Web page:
Kill or Be Killed #1
Written by Ed Brubaker
Art by Sean Phillips and Elizabeth Breitweiser
Published by Image Comics
Review by David Pepose
‘Rama Rating: 8 out of 10
You’ve read the story before - a sad sack gets bitten by a radioactive something or another, gets extraordinary abilities and an iconic mask, and learns the value of power and responsibility as he punches out a bad guy in spandex.
Kill or Be Killed isn’t that story.
In many ways, Ed Brubaker, Sean Phillips, and Elizabeth Breitweiser lift some surface-level similarities from the original Sam Raimi Spider-Man films - and maybe just a little bit of Mark Millar and John Romita Jr.’s Kick-Ass - as they introduce their masked antihero with the most downcast of narrations. While this opening issue takes a surprising twist to justify the book’s ultra-violent premise, it’s a testament to Brubaker, Phillips, and Breitweiser that their voices as creators give this book its solid foundation.
“This isn’t how I imagined my life would be. Ever. But you don’t always have a choice, do you?” Brubaker’s masked protagonist Dylan says on the book’s first page. “And let’s face it… I’ve become pretty good at this. Killing people.” You can almost hear Tobey Maguire’s voice, if the book’s narrator wasn’t also toting a shotgun. But like the original Spider-Man films, Brubaker uses this tool to connect readers with his lead’s misanthropic life, as he talks about terrorists, power-mad cops, lunatics running for office, as well as a cheeky line when he says that “assholes go on shooting rampages almost daily.” This action-packed introduction aside, this string-bean character starts off as an ordinary New York punching bag, getting belittled by everybody from jerks on the street to the girl he has a crush on, who alternates between loudly pitying Dylan and making out with him whenever her boyfriend leaves the room.
So like I said earlier, you’ve probably seen this before - a hapless hero is touched by fate and is given a chance to serve justice. But given Brubaker’s subversive streak - not to mention that this book is titled Kill or Be Killed - it’s no surprise that while Dylan might be called upon to dispense some shotgun-enhanced karma, he’s far from being on the side of the angels. Following a botched suicide attempt, Dylan finds himself as a man on a mission - namely, to kill bad guys, or to lose his second lease on life. While the actual mechanism behind this status quo might be Kill or Be Killed’s weakest point, Brubaker deals with the actual fallout nicely, with Dylan’s initial refusal to act not only serving as a nice counterpoint to the blood-soaked first few pages, but also giving our protagonist a particularly nasty kick in the pants. And that winds up being this book’s biggest hook - when you boil it down to its most essential parts, Kill or Be Killed is a story about violence, and ultimately, it might not even matter to readers who’s on the receiving end of it.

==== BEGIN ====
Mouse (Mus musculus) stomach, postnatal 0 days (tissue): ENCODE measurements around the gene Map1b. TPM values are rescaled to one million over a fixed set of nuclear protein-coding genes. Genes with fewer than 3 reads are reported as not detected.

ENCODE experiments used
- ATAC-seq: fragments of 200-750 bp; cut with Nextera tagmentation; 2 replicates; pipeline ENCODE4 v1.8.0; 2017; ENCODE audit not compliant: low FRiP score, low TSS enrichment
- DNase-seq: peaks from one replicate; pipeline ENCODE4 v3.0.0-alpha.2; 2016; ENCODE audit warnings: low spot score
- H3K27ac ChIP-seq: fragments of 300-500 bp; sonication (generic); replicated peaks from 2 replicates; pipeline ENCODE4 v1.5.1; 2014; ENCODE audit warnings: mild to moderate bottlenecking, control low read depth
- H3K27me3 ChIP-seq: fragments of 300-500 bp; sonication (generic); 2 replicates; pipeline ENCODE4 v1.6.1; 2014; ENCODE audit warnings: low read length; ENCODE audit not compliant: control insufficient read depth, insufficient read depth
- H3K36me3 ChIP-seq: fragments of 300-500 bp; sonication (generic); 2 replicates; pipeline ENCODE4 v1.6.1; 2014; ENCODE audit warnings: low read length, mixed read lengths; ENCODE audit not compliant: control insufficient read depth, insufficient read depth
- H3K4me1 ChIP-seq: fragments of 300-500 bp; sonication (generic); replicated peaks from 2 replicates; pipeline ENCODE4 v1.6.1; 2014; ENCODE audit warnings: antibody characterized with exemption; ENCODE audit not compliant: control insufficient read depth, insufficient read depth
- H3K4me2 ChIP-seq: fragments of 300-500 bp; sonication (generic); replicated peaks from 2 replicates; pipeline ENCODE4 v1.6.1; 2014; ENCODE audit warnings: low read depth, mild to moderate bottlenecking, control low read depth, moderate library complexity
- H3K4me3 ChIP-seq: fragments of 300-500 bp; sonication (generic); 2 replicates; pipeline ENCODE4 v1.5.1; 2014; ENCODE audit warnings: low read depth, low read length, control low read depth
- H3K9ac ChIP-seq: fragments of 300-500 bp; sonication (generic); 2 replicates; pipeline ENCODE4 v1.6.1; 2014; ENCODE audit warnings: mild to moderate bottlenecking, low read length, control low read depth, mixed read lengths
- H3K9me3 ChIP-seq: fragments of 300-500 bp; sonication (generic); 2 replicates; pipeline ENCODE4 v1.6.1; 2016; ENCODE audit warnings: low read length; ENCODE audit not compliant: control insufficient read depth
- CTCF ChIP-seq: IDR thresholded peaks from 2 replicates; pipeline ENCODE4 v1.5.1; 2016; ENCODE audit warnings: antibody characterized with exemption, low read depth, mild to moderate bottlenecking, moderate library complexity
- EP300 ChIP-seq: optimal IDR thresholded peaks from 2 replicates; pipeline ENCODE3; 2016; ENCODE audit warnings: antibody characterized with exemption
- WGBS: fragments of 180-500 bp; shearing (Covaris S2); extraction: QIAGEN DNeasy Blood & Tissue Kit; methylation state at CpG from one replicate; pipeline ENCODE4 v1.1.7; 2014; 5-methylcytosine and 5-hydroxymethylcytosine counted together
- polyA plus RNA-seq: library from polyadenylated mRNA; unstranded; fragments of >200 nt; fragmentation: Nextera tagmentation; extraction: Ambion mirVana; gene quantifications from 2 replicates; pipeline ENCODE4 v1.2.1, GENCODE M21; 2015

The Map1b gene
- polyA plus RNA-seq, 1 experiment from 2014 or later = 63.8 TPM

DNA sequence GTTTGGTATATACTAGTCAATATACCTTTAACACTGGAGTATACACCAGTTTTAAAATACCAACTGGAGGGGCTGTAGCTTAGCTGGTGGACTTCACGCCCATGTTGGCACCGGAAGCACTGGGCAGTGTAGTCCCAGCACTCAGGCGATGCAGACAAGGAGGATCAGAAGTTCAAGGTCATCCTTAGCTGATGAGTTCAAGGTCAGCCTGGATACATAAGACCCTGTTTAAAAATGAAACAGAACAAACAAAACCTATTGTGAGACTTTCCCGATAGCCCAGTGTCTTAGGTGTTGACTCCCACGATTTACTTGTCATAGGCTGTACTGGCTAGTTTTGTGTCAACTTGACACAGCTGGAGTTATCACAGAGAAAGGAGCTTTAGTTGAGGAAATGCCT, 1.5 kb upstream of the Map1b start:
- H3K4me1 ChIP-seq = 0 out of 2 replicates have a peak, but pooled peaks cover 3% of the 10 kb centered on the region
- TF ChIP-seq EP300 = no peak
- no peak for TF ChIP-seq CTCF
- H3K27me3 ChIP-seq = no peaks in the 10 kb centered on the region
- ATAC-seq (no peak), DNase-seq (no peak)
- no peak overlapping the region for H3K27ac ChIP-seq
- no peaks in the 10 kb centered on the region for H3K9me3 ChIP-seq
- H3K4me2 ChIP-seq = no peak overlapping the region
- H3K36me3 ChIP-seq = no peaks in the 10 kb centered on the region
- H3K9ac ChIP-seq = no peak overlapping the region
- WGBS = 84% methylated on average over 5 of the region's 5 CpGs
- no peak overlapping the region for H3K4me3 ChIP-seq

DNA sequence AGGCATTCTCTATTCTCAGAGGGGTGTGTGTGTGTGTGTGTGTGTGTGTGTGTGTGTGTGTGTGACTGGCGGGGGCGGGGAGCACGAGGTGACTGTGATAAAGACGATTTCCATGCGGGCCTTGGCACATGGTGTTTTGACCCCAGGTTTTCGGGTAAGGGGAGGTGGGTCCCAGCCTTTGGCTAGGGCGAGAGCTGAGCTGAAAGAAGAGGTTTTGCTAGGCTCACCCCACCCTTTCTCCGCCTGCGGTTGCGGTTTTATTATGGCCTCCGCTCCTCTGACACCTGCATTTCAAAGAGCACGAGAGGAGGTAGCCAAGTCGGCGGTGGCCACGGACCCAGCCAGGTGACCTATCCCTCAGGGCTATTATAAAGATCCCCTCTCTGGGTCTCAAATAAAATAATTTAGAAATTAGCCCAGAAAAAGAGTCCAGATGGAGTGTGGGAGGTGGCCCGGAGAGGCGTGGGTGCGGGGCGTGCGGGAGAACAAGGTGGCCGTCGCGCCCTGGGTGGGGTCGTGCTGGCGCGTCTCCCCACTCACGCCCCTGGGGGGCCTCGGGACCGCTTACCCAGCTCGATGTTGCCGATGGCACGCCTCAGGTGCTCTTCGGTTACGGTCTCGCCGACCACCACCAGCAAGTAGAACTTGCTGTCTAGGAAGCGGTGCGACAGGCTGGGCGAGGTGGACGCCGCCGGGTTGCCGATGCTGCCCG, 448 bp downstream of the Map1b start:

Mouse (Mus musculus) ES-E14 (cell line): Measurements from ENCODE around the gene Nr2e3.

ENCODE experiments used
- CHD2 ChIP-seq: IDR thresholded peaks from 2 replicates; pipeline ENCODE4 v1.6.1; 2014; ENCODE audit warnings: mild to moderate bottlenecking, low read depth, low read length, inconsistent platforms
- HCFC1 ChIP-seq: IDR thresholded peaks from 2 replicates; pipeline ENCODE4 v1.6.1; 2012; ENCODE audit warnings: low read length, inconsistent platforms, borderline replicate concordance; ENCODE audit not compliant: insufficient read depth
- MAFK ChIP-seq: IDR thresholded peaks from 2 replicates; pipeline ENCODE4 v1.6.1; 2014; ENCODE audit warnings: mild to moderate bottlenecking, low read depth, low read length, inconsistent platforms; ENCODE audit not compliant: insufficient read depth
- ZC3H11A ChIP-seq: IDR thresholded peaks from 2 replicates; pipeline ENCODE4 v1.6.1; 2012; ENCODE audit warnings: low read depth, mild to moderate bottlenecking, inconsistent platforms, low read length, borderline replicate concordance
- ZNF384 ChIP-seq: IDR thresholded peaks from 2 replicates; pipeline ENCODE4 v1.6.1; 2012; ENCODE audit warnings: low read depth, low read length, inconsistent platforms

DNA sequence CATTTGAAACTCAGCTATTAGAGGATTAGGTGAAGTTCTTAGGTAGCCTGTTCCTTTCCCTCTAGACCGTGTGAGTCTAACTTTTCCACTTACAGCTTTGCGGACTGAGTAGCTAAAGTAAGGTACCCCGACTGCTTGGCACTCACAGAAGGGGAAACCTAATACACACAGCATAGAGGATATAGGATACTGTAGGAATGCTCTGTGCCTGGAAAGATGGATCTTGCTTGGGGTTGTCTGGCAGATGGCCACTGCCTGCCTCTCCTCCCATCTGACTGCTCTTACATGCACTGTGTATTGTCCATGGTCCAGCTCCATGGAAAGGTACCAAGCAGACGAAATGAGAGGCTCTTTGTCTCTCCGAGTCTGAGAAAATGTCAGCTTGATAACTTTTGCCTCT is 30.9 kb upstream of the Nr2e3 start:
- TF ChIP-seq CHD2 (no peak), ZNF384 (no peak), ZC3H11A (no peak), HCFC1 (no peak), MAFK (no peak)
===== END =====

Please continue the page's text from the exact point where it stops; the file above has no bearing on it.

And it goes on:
Thankfully, when you have Sean Phillips and Elizabeth Breitweiser on the art, it’s easy to fall in love. The second page of the book has a particularly spooky image of the hooded Dylan walking down a seedy apartment hallway, his face consumed by shadows as he doesn’t even bother hiding his shotgun from freaked-out residence - by giving us such a gorgeous visual this early in the book, Phillips and Breitweiser set the bar high, less challenging themselves to top it as much as they are giving readers the assurance that they know they will. And there are a lot of great moments here - while you’ll remember big moments like the kaleidoscopic choreography of Dylan jumping off a roof, there are some smaller moments that might even prove more skillful, like the horror in a guard’s eyes when Dylan shoots him in the back of the neck, or the gorgeous transition as Phillips keeps Dylan’s face in the shadows before softening his features and lighting the moment he takes off his mask. Phillips also seems to evoke that classic Steve Ditko Peter Parker when he’s drawing Dylan, particularly the sad way the character seems to fold in on himself as he third-wheels it with his roommate and his girlfriend.
But while Phillips provides the base for all this drama, it’s Breitweiser who sells the mood - Kill or Be Killed, even at its happiest, still has a gloomy haze of faded purples and washed-out greens. Breitweiser not only excels with her use of cool tones, but also her use of complementary and triadic colors - while she uses shades of purple as her base, Breitweiser draws the reader’s eyes using strategic bits of greens and oranges, keeping Dylan’s world looking oppressive and dismal while ramping up the energy for key action beats.
If there’s anything that might hold back Kill or Be Killed, it’s that based on its first issue, it straddles that line between killer high concept like Velvet and earning its path through sheer naturalism like Criminal - the premise of this book lends itself to a more episodic structure, but it can’t help but feel a little inorganic as Brubaker lays down the foundation for the rest of his story. But where Brubaker does hook us is with his character’s unique voice, and it’s that characterization that pairs so nicely with Phillips and Breitweiser’s art. Given Brubaker’s previous works, it’s not surprising to see the writer playing the long game here - when you’re this solid as a creator and working with this strong of a creative team, you don’t need to play it flashy. Yet there are plenty of great moments for Kill or Be Killed, and if Brubaker and company can keep adding new twists to make it different from comic books’ other mopey protagonists, this could be a book that could blow you away.